Field Report: Sony PCM-D50

April 1, 2008

Sony PCM-D50

I was looking for a recording device that didn't need a lot of setup, had built in microphones, was capable of recording in various formats and was easy enough for even an intern to operate. We are routinely visited by new talent who sing for the staff, and the programming department wanted an easy way to record the performance. We also needed a field recorder for live events and interviews.

We chose the Sony PCM-D50, which is capable of recording WAV files and MP3 playback. The device itself has two built-in microphones; an external handheld microphone can also be used, and there are connections to attach a line-level device.

Around the device

The PCM is roughly 6" by 3" and 1¼" thick. The case is made of aluminum, so it will withstand use on the road. The first items you notice are the two built-in microphones positioned at the top of the device. Below the microphones are the peak level LEDs for the left and right channels, then a display window just above the controls: menu, FF, pause, stop, record, play, divide, light, display and A-B keys. Each side has a turn knob level control. The one on the left adjusts the headphone level and the right adjusts the record level. Along with the record level on the right side is the power on/off switch, the line-in (analog and optical) and a Memory Stick slot. On the left side are the line-out (analog and optical), headphone jack, input select switch (mic or line), a mic attenuation switch (0dB or 20dB), USB connection, hold and digital pitch control (DPC), 6Vdc input jack and a remote jack.

The display shows time information, recording or playing status, level meter, memory stick indicator, folder and track numbers, recording mode, amount of memory remaining, power levels, and if the limiter, low cut filter and sync record are set to on.


The recorder can run on four AA batteries or a 6Vdc power supply, such as the included wall wart. The batteries are housed in a battery carriage that slides into the battery compartment. The battery life is approximately 20 to 26 hours of playback with standard batteries and 25 to 27 hours with rechargeables. The battery life for recording depends on the recording mode: The lower the sampling frequency and bit-rate the longer the battery life. As always, battery life depends on the operating conditions.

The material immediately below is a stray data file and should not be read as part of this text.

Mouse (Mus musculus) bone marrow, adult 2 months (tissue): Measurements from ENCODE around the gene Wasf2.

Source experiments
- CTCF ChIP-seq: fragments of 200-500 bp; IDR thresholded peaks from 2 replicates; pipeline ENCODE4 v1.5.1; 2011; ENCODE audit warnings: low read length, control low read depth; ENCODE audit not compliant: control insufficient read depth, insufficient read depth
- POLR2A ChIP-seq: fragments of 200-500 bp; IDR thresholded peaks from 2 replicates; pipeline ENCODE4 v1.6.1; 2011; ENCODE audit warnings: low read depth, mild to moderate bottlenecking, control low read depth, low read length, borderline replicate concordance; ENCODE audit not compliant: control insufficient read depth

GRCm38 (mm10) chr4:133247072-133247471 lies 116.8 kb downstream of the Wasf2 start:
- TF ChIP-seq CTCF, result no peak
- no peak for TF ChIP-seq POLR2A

The recorder also includes four batteries, a USB cable and a copy of Sound Forge Audio Studio LE.

Recording functions

Performance at a glance
Wide range of sampling rates
Record buffer
4GB internal memory
Memory Stick expansion slot
Built-in mics
USB interface

The unit can record using the built-in or external microphones. Files can be transferred via USB. The optional Memory Stick can naturally be removed and read with a card reader. The primary use of the built-in cardioid microphones is for recording musical performances. There are two positions for the microphones: 90 degrees (X-Y position) and 120 degrees (Wide Stereo position). Set the recorder six to nine feet from the sound source. The unit has a camera tripod thread mount on the bottom to simplify setup. The X-Y configuration works well for close miking to a small group. When recording a large group, such as a choir, set the microphones in the wide stereo position.

When an external microphone is attached, the unit displays the Plug-in Power menu. If plug-on power is needed, select on. The built-in microphones are automatically bypassed when an external microphone is used. The PCM-D50 can record from a line-level source using the 3.5mm line-in or optical input. Audio can be played directly from the unit via the 3.5mm line-out or optical output. Other features include digital pitch control, super bit mapping, and A-B playback repeat. Optional accessories include a remote commander, tripod stand, microphone windscreen and the XLR-1 XLR mic adapter.